Skip to main content

24th October 2011

Column: A right ruin

The decisive nail in the coffin of independent record stores?

There are many things a British summer brings to its melancholic public: the eternal quest for something resembling a hot day, an ever-growing collection of comeback tours and an ever more pressing search for a festival without either Arctic Monkeys or Muse somewhere on the bill. This year however, the summer break also brought a disastrous day in the history of British music. Thanks to the riots of August 2011, there was an earthquake within the industry, the repercussions of which will still be being felt for many months to come.

Originally, the biggest fears were of damage to a small number of venues, and although a select few nights had to be postponed, this masked the far greater problem at hand. Along with the mandatory looting of JD Sports and Foot Locker came the tragic torching of the Sony DADC warehouse in Enfield, North London. A major distribution centre for record labels across the country; the leading lights of Britain’s music trade held stock in the warehouse. Such names as Rough Trade, Domino and Modular were all affected, but essentially will battle through. The far greater problem is the damage done to the little men, with a large number of independent record labels and record stores staring liquidation in the face. Closer to home, Manchester’s Piccadilly Records was left on its knees, with dwindling stock unable to satisfy customer demand. All in all, over 200 labels had retained stock in the Sony warehouse, only for the majority of it to be set ablaze.

I know we are now over a month on from the incident, but this single event of mindless vandalism could well have been the decisive nail in the constantly lowering coffin of independent record stores. So, who’s to blame for this? Is it our top columnists such as Alex Curran, writing her ‘insightful’ horseshit in OK! every week about “bargain” tops for hundreds of pounds? Is it the influx of the so-called ‘gang-culture’? Now I’m no politician (we’ll get back to them in a minute), so cannot place judgement on the validity and causes of these social episodes, but I do know that no one gained anything from the sour occurrences of early August. These little fuckwits were inspired to burn down a factory, thinking they would get a free PS3 out of it and the result is UK’s largest stock of independently released records being reduced to mere charcoal.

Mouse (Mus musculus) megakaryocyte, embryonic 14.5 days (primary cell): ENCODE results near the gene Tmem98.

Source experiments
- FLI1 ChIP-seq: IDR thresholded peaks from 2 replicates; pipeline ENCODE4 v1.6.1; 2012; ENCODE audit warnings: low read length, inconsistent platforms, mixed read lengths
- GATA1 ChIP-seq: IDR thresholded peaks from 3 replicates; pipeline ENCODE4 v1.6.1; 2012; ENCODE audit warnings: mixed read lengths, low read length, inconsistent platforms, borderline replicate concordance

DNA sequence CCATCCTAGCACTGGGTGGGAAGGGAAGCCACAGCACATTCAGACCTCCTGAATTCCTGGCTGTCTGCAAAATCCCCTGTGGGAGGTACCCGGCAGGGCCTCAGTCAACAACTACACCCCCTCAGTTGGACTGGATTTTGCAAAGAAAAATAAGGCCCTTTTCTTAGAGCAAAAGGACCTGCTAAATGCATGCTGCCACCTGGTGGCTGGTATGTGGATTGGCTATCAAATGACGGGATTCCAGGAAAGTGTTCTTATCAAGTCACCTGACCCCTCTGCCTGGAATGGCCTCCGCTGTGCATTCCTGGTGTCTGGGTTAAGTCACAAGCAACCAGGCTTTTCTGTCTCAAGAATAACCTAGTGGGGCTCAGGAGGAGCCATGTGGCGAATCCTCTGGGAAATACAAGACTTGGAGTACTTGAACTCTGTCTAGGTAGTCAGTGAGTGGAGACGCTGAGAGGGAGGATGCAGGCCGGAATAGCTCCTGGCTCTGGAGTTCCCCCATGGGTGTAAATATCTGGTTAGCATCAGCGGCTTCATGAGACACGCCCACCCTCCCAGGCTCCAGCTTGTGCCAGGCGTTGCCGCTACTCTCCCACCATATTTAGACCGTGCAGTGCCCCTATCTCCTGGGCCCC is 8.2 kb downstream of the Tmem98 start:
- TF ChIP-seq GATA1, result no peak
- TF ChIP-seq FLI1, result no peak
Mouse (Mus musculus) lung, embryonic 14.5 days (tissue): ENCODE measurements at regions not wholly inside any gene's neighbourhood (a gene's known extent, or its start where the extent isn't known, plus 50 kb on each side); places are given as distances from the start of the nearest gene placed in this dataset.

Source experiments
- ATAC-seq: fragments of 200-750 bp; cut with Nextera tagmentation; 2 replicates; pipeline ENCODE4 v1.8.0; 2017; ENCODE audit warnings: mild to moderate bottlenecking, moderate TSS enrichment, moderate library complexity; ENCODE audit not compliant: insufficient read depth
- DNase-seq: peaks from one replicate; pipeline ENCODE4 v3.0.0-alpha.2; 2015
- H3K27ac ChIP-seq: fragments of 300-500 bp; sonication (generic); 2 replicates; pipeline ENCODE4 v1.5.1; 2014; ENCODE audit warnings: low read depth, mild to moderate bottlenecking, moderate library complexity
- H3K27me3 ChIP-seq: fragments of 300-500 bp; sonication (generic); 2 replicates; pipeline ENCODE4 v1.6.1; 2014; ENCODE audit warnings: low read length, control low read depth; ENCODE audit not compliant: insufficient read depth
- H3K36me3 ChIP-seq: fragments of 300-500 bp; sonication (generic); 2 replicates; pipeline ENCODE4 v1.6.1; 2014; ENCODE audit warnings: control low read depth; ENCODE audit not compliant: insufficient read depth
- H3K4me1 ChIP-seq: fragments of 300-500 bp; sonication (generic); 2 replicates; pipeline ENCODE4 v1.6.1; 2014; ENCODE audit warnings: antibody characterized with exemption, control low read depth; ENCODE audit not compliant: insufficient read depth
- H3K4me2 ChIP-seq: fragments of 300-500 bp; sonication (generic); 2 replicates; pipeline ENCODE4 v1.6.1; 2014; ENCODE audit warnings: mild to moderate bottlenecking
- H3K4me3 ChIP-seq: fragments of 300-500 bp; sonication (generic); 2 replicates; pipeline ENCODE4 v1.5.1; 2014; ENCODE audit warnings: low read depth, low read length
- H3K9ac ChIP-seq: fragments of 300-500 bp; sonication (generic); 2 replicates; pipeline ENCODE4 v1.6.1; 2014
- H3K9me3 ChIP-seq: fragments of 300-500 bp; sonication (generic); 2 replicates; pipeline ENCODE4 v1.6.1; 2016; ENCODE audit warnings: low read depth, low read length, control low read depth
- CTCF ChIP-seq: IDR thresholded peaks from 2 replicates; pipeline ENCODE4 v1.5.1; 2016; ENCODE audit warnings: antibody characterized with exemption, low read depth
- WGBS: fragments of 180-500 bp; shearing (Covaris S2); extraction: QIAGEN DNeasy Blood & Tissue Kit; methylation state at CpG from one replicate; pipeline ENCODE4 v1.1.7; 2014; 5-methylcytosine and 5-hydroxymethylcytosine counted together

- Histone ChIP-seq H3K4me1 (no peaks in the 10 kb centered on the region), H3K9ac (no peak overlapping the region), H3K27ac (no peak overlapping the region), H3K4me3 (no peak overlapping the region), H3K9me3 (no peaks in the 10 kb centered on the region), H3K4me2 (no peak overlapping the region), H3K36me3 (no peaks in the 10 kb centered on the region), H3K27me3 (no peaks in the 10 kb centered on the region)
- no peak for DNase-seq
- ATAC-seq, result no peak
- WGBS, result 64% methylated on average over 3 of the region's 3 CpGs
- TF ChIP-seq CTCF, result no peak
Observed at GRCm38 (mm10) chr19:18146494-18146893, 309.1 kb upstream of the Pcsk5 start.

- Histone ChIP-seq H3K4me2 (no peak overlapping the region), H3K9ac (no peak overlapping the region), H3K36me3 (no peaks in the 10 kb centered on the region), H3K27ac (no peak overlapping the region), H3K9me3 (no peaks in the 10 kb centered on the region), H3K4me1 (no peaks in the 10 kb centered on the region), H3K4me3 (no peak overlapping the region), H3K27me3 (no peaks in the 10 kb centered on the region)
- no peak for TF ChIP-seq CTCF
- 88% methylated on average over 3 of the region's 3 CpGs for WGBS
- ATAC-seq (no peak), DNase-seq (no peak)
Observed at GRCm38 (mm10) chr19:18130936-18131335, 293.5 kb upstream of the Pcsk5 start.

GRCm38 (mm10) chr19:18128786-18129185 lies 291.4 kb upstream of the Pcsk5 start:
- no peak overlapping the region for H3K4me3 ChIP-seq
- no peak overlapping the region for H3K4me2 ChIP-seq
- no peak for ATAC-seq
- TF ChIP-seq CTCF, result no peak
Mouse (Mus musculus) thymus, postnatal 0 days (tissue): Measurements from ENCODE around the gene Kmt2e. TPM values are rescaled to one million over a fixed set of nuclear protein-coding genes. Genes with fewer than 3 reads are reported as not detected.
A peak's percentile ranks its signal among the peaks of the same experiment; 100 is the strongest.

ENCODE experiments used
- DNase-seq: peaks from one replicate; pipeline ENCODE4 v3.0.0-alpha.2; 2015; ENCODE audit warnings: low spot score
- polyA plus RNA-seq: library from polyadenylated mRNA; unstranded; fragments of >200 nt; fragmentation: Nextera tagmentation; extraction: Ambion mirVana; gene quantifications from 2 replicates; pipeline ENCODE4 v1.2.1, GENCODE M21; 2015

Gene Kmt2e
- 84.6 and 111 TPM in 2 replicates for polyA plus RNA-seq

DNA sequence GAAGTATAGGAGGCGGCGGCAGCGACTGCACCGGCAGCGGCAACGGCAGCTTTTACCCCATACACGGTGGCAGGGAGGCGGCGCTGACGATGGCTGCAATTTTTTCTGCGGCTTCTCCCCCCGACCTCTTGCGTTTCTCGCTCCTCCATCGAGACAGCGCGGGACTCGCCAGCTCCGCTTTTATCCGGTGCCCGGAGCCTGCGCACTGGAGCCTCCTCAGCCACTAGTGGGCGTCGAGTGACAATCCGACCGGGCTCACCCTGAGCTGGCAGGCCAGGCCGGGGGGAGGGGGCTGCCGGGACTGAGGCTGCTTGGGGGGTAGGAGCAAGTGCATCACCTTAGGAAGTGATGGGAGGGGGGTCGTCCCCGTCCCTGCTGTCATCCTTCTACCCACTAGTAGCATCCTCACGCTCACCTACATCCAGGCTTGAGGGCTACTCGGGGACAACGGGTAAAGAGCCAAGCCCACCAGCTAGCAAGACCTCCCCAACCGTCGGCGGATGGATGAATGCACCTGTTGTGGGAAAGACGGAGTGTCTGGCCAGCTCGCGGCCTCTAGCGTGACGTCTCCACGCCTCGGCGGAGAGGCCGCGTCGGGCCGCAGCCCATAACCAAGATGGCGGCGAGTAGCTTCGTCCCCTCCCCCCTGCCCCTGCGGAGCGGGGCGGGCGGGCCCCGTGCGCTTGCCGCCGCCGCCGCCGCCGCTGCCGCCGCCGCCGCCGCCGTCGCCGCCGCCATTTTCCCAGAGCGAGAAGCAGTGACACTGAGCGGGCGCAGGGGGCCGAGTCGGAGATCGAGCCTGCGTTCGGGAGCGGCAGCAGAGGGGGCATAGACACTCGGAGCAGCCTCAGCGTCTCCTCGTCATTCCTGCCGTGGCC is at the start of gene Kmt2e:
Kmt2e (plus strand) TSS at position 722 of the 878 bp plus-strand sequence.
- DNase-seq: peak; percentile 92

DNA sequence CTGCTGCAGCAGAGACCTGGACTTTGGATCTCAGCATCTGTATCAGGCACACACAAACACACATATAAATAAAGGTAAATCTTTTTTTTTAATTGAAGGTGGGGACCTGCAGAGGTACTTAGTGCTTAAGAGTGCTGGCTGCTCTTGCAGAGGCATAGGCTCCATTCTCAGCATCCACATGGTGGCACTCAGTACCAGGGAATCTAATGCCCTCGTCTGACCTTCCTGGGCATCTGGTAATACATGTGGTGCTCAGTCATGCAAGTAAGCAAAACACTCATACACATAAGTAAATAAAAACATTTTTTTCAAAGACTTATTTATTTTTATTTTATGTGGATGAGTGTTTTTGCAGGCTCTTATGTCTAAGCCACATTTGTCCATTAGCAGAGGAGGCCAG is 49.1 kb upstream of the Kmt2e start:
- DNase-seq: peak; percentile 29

Obviously there was likely to be a social response, perfectly encapsulated by a tweet from Alex Kapranos (Franz Ferdinand) stating: “Where the fuck are the Bullingdon boys? Would you only end your holidays if it were Fortnum & Mason being looted?” Looks like a good step towards our ‘Big Society’ then.

With hard copy sales of music already nigh on decimated by digital downloads, and the readiness of music anywhere on the internet, the actions of early August have gone a long way to signalling the end of the beloved record store. A place where you could wile away hours sifting through shelf after shelf, only to stumble across a peach of an album. Yes, we do still have HMV, but it’s just not the same.

Tom Hickman

Tom Hickman

Music Editor.

More Coverage

Fat White Family’s Lias Saoudi is circling around the Post-Punk cul-de-sac

Now that Fat White family have returned with ‘Forgiveness Is Yours’, lead-singer Lias Saoudi has a lot more to say about post-punk, lyricism, and being a Londoner

Peter Bibby – Drama King: A tragic and unpredictable opus

Infusing the classic songwriting of Dylan and Springsteen with Australian wit and dive bar narratives, Peter Bibby’s latest album constantly surprises

Tenacious D live in Manchester: The metal bring the fire

Jack Black’s rock-comedy project Tenacious D stopped off in Manchester on their ‘Spicy Meatball’ tour, performing to 20,000 fans at the AO Arena

Sour Grapes Records’ ‘Meltchester’: Mancunion music community at its finest

Manchester’s own Sour Grapes Records brings Meltchester to town again at Projekts Skatepark